There is no question that this pandemic has been the defining event of 2020—one that has shuttered economies, caused far too many deaths and will have effects that far outlast this year and next. For 11 months, all eyes have been focused on ending this pandemic, which is why the recent developments with vaccines are welcoming and positive news.

However, despite the progress being made with vaccines, they won’t be widely available to the greater population for a number of months. In addition, we do not yet know how well the vaccine will stop transmission, how long the protective levels will last, and we must always be prepared should the virus evade vaccine protection. We are in a position today where about 2,500 Americans are dying each day, hospitals are at capacity, and the country is enduring major lockdowns.

Fortunately, we have the chance to improve things quickly—by making simple, inexpensive home-based tests widely available. Because if there’s anything we’ve learned from 2020 in health care, it’s this: Traditional lab-based tests are too expensive and too slow for a fast-spreading virus.

From left: Employees assemble Covid-19 testing kits in a lab in Brooklyn, N.Y. Vehicles wait at a drive-through Covid testing site in Milwaukee. Technicians conduct Covid tests at a facility in Valencia, Calif.


SARAH BLESENER FOR THE WALL STREET JOURNAL, Bing Guan/Reuters, Marcio Jose Sanchez/Associated Press

Employees assembled Covid-19 testing kits in May at Collab, a fabrication lab in Brooklyn, N.Y.


Sarah Blesener for the Wall Street Journal

People waited in their vehicles to get tested for Covid at a drive-through site in Milwaukee last month.


bing guan/Reuters

Technicians conducted Covid tests at a new facility in Valencia, Calif., in October.


Marcio Jose Sanchez/Associated Press

Fixing this problem won’t just save lives in the months ahead. It also will help bring about long-term changes in health care—by putting more power into the hands of patients and boosting public health by helping curb the spread of a range of diseases.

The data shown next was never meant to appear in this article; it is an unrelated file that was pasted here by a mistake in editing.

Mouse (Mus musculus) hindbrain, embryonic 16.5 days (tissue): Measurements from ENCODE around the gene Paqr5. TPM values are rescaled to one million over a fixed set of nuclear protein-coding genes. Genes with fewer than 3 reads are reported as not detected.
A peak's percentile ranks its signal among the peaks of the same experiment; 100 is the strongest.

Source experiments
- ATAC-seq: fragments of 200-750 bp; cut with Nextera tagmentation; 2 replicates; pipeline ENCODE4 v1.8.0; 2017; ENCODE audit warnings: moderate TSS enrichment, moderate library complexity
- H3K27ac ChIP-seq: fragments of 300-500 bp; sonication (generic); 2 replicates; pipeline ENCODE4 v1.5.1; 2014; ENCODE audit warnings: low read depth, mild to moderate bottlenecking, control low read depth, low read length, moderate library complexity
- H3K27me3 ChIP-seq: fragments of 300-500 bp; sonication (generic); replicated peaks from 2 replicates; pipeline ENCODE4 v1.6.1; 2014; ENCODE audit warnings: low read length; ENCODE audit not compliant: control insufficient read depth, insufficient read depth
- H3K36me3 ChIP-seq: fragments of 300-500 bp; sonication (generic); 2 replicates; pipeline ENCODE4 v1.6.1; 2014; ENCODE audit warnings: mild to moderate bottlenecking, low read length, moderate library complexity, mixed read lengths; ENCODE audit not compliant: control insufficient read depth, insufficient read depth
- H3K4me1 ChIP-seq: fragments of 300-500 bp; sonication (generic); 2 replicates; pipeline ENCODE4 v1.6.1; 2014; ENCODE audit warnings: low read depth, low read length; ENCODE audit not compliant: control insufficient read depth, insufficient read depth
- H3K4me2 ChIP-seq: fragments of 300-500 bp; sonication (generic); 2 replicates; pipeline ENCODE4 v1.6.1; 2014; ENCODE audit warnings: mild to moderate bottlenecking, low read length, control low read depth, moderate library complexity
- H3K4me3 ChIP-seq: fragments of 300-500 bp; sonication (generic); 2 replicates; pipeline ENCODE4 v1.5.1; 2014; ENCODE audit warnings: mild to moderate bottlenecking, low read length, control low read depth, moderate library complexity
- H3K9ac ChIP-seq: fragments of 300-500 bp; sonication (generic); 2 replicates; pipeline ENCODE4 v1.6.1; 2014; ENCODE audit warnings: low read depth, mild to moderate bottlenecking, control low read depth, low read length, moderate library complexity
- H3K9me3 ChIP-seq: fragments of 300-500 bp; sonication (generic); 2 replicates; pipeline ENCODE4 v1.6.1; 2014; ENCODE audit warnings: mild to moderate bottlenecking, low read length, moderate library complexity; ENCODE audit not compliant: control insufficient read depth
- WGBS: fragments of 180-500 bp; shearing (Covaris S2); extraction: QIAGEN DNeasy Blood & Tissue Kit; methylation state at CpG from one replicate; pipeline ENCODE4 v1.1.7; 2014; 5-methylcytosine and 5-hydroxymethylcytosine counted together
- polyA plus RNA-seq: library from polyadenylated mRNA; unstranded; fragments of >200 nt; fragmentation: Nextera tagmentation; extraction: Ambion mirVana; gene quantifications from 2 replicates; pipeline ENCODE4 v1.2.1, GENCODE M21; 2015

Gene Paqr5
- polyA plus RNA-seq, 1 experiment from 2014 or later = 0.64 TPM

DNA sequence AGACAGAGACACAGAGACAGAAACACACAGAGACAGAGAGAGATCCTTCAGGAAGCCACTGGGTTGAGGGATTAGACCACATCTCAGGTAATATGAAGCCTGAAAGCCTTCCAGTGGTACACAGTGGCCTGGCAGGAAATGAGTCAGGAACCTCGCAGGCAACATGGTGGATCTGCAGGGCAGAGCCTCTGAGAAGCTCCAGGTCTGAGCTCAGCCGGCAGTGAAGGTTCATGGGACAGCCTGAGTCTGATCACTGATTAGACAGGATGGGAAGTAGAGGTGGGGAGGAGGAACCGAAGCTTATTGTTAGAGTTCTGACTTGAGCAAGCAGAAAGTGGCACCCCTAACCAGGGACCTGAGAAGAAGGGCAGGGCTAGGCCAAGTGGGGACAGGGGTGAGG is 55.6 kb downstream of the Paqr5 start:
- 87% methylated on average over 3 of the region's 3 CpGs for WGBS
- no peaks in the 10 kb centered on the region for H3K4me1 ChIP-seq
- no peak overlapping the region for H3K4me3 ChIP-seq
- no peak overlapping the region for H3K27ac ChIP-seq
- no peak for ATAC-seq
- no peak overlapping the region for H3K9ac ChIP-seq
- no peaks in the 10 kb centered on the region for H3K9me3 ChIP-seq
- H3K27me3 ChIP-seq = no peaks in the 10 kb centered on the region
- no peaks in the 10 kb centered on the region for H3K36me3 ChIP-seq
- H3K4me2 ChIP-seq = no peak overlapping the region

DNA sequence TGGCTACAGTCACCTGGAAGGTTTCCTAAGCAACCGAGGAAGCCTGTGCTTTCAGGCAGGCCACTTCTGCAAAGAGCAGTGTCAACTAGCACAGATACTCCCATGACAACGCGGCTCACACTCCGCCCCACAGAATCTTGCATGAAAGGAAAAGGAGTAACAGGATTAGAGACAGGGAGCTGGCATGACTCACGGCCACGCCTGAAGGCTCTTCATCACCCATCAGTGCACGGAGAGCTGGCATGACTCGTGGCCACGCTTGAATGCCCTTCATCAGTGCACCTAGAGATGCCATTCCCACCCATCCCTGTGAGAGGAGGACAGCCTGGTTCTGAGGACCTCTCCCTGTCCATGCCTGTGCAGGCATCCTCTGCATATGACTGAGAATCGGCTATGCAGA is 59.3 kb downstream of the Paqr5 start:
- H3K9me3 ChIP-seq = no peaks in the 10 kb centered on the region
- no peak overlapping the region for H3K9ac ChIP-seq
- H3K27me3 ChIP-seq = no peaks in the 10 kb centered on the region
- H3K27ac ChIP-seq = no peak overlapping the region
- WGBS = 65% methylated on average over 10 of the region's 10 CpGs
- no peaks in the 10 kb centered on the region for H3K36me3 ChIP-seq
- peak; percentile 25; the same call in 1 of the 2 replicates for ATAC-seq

The good news is that SARS-CoV-2, the virus that causes Covid-19, can effectively be detected using simple, paper-strip antigen tests that are inexpensive, relatively easy to manufacture and report results within minutes. Every single American household could have a pack of 20 tests within weeks if the U.S. government invested a mere $1 billion to build capacity to produce them. For reference, this is less than 0.1% of what this virus has cost us.

By using these simple, inexpensive, rapid tests once or twice a week, individuals can know their status even when they are asymptomatic, and therefore reduce transmission before the virus can spread.

It is my profound hope that before President-elect

Joe Biden

takes office on Jan. 20, these inexpensive tests will have already reached a significant portion of the American public.

Dr. Fred Feuerbach, a cardiologist at NewYork-Presbyterian/Weill Cornell Medical Center in New York, monitors patient phone calls and FaceTime visits.


Jehad Nga for The Wall Street Journal

A new approach

This health-care breakthrough won’t only stop the spread of the coronavirus, but also change the approach to health care for the future. Why? Because it further simplifies and democratizes care.

A silver lining of the pandemic has been the tremendous progress with telehealth and telemedicine, using the technology we have at our fingertips. This has allowed doctors to see more patients and in turn given patients greater access to their health-care network.

Likewise, individuals are craving the freedom to know their own health status. Giving them this freedom will have tremendous effects not just for individuals but for public health. Obviously, preventing the spread of Covid-19 is the immediate concern. But think of the societal benefits—economic and otherwise—if people tested themselves for the flu before going to work. Or if they screened toddlers for a respiratory virus before sending them off to day care.